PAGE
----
The Darkening Horizon
A perfect storm is brewing in Pakistan, a storm that will have regional and international implications of great consequence. In the immediate, Pakistanis themselves suffer. The war in Afghanistan has not abated, despite 9 years of fighting. In fact, the Federally Administered Tribal Areas have become a particularly dangerous battleground for a war that has now spread into Pakistani territory and threatens a fragile civilian establishment. The Obama administration continues to pursue a policy of measured response to insurgents within Pakistani territory, relying principally on unmanned drones to conduct raids in the tribal regions. However, there are few within Pakistan’s security apparatus that could rightfully deny the presence of US military assets operating from within Pakistan’s borders, fueling deep mistrust and resentment of the rulers in Islamabad. Rather than containing the Taliban to their homeland in the southern provinces of Afghanistan, a new front rages in the FATA that now threatens Pakistani stability. By and large, there has been a concession by the Pakistani security establishment that its long-held strategy of covert support for Islamist groups (including the Taliban) has backfired. The basically institutional view that Islamist proxies could be used by the ISI to exert influence in Afghanistan and thus provide a counter to Indian influence and strength has collapsed.
The floods in Pakistani defy description. The sheer scale (an area the size of England affected) of the tragedy must give us pause. The international community has pledged aid, and this will likely provide a modicum of relief. However, as is so often the case, those affected by this tragedy were among the poorest of Pakistani society, so while international relief may ease the transition from disaster to some semblance of normalcy, ordinary Pakistanis will return to the equilibrium state of an overall lack of development. Even prior to the floods, the amount of spending on education and health was woefully insufficient. Islamabad has not implemented any long term planning strategy for the agriculture or manufacturing sectors, and Pakistan is now importing wheat. The booming IT sector in India – a vital factor in that nation’s rise in global prominence – is all but non-existent in Pakistan. The overall lack of economic activity within Pakistan has resulted in a meager tax base, and continued dependence on foreign aid.
To be sure, these are massive challenges for any government. However, as if adding fuel to long burning fire, Pakistan may soon be faced with a Parliamentary crisis. The ruling PPP-PML(N) coalition shows signs of fragility, and it’s hard to imagine that Nawaz Sharif will expend efforts to repair the breach rather than shore up support for his own coalition should a no-confidence vote be held against Zardari and the PPP. However, the greater threat to Zardari may be from within his own party. There is virtually no debating Zardari’s cronyism, and recent events seem to find Zardari tightening his inner circle while excluding competent and respected senior PPP officials. Naheed Khan was recently quoted as stating that the PPP is becoming a “one man show.” Both she and her husband, Safdar Abbasi are senior officials in the PPP, and its Khan’s assertion that Zardari is closing ranks and surrounding himself with people that lack competence in governance. The PPP’s Executive Committee recently convened to discuss current matters of state, and Abbasi’s absence was conspicuous. Zardari does himself – and ultimately Pakistan – a great disservice by denying capable technocrats access to the levers of power at such a critical time in Pakistan’s history.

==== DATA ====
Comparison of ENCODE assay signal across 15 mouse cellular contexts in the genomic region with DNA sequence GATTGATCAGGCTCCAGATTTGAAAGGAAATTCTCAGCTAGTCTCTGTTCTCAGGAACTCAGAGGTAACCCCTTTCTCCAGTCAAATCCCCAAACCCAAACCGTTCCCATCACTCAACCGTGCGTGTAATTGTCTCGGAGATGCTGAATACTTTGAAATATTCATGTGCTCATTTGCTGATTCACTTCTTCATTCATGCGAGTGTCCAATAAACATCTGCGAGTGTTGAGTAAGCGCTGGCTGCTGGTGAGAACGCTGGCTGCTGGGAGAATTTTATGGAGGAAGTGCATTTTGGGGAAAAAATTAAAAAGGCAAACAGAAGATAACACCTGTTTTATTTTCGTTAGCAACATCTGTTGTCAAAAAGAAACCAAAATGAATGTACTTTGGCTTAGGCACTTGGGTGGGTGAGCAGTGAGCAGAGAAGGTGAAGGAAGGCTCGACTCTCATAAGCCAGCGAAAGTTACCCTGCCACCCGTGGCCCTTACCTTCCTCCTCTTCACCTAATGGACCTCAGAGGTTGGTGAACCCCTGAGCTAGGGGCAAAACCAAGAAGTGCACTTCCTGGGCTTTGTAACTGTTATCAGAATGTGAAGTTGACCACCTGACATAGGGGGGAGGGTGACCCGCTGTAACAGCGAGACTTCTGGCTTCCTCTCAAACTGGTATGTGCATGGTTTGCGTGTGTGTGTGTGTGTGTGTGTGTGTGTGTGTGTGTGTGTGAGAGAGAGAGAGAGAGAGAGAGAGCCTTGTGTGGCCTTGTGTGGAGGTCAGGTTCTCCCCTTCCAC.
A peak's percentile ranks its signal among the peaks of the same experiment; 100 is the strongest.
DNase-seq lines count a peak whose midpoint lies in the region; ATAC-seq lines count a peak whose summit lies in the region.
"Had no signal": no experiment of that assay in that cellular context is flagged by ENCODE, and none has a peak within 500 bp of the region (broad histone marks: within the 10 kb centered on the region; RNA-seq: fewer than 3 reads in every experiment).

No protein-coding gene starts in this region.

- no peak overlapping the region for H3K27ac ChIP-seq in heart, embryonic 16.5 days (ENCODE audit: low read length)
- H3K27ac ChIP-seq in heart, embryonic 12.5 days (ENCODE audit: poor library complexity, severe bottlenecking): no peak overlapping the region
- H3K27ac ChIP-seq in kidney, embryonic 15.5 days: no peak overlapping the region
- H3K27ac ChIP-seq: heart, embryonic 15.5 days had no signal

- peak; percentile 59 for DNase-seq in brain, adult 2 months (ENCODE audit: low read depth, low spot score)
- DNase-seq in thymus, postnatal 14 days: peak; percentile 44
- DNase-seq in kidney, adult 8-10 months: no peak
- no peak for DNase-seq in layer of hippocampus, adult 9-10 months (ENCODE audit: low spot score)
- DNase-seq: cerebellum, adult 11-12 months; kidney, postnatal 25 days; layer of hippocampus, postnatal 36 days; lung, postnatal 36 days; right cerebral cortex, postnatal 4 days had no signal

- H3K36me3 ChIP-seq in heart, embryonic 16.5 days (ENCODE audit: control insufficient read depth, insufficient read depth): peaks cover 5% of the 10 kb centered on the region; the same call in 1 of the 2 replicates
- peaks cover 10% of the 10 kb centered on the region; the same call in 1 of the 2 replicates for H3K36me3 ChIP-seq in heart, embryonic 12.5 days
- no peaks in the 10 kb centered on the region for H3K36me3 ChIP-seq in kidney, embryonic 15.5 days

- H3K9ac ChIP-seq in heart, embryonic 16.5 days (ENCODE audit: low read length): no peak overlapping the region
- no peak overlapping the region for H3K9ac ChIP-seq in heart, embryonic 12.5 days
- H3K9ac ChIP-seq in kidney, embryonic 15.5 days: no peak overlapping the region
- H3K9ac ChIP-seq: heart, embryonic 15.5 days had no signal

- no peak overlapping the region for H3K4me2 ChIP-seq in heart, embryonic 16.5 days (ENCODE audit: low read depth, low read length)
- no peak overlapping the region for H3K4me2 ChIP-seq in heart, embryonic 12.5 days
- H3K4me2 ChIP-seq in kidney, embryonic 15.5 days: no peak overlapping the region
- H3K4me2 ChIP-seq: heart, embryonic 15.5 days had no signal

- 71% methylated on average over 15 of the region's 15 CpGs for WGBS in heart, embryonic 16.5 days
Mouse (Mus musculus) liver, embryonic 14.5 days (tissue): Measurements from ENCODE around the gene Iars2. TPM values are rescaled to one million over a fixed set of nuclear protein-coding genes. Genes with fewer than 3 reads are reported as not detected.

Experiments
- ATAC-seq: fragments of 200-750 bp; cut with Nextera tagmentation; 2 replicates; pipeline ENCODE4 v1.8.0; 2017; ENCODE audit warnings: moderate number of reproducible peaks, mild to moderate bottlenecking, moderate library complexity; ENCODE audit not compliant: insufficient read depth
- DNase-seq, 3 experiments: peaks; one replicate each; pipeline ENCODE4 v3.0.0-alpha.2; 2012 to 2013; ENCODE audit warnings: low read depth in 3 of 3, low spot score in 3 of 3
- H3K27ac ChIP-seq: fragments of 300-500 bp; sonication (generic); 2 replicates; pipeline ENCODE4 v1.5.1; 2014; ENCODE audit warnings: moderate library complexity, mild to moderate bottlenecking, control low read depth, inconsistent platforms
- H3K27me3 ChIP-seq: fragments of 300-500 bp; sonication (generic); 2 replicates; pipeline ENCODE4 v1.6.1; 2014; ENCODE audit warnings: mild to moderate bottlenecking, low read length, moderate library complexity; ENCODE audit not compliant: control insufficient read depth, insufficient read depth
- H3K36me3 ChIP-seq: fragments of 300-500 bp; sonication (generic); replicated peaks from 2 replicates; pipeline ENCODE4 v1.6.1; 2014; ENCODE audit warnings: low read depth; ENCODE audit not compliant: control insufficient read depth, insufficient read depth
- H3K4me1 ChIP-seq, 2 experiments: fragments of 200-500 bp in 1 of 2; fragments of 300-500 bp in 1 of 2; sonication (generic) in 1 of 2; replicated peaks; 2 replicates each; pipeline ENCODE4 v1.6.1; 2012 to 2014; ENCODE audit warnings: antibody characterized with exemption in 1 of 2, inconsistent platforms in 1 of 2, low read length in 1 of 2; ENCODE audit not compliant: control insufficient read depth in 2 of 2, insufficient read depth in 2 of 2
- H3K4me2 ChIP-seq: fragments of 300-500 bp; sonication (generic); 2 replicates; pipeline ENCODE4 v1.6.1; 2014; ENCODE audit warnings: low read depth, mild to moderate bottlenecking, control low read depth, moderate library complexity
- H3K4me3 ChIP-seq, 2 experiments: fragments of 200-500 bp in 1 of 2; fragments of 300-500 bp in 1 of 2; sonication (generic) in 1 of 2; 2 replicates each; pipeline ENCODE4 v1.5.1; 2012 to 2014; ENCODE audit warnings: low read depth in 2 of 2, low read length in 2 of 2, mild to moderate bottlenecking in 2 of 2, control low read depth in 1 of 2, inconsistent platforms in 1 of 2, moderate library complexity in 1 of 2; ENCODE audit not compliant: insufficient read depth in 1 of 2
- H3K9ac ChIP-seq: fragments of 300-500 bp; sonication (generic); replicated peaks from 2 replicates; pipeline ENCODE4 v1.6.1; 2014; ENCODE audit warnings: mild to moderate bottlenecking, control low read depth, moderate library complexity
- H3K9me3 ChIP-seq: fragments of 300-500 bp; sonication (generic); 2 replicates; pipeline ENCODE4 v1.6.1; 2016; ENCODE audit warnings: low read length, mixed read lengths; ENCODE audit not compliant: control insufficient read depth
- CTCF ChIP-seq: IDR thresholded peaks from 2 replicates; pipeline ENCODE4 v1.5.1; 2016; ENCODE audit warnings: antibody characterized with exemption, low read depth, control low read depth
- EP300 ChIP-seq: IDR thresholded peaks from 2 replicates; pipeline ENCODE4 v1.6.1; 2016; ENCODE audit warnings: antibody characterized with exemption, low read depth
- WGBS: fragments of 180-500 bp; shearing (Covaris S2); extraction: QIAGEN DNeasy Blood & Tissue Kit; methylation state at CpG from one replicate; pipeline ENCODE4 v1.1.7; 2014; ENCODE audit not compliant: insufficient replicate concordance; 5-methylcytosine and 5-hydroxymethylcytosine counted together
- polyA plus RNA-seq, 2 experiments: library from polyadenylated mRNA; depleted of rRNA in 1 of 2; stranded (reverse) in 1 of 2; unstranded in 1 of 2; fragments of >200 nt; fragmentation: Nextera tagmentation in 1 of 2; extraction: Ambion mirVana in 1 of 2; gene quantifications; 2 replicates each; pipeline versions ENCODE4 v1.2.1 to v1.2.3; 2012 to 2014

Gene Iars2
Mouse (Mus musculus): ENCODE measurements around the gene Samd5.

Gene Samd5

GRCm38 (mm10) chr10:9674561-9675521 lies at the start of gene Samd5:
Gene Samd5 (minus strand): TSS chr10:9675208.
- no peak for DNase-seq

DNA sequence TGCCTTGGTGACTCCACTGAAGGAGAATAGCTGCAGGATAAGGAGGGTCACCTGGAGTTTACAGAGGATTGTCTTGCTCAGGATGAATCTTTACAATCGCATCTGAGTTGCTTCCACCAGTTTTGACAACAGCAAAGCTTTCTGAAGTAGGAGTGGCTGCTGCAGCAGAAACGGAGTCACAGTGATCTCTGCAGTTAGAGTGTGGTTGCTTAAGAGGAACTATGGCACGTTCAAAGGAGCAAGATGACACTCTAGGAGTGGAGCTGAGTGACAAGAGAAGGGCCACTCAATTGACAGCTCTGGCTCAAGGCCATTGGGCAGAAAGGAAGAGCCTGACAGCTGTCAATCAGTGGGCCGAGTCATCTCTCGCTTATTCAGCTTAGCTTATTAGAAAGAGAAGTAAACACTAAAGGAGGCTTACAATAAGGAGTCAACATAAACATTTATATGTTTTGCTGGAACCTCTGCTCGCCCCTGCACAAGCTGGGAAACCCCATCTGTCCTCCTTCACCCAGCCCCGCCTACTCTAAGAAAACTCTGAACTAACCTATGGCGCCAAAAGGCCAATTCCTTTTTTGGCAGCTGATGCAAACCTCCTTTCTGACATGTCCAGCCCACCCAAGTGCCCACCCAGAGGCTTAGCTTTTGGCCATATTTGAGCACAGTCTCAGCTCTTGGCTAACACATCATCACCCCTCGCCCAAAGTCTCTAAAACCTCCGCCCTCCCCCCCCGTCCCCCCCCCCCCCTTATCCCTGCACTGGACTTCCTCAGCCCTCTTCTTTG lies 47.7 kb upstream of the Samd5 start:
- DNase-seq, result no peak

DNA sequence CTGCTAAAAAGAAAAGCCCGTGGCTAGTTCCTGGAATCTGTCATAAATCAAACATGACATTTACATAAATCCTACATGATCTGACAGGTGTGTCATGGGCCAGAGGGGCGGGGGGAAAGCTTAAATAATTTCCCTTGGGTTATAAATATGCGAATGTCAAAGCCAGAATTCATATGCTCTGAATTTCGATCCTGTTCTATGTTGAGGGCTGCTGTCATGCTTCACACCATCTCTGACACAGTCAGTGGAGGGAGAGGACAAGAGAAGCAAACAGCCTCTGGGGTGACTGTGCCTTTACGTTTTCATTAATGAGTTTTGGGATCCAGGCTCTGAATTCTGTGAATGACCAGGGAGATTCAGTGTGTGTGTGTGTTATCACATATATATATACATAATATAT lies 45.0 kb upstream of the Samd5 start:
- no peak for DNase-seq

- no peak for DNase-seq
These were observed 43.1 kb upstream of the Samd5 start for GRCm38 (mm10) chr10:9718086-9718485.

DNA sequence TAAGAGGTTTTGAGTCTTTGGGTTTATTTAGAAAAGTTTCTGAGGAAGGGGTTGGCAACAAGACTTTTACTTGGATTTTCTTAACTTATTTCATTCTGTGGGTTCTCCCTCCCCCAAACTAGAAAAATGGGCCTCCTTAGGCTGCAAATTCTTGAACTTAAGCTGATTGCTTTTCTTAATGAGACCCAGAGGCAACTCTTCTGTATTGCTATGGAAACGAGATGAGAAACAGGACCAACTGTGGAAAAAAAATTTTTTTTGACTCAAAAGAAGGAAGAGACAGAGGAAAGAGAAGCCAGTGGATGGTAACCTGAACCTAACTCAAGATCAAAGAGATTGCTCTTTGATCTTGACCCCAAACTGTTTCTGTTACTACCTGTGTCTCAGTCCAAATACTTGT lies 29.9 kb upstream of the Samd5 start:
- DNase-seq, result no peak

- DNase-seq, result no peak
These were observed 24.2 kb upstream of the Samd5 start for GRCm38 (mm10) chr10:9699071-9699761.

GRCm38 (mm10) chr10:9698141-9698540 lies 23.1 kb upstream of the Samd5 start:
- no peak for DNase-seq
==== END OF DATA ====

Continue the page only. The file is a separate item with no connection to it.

Perhaps most alarming is projecting what may happen in the case of a no confidence vote in Parliament. PML-N would emerge as the default ruling party. However, given the current composition of the Parliament, creating a coalition that could withstand a further no-confidence vote poses a significant challenge. In such a case, a general election would be required. The time frame for an election will be crucial, as maintaining security will become an absolute necessity. The announcement of a general election will undoubtedly inspire Taliban action. The worst case scenario is that the security situation deteriorates to the point where a legitimate vote cannot be held, and the military must intercede to provide continuity of governance, a familiar narrative in Pakistani history. While most accounts of General Kayani paint him as a mostly apolitical figure, he did once preside over ISI, an institution that believes that they alone should determine Pakistan’s destiny. Furthermore, military rule in Pakistan may be well received by a US administration desperate for a competent and capable partner in Pakistan. Previous administrations certainly were not squeamish about supporting military rule, and the most cynical view in Washington has long believed that it’s exactly what Pakistan requires.
The stakes are incredibly high. For the poorest Pakistanis, the fragile middle classes in Lahore and Karachi, and for the ruling elites, the moment dances on a knife edge. The dream of Jinnah remains deferred. The only question left is for how much longer?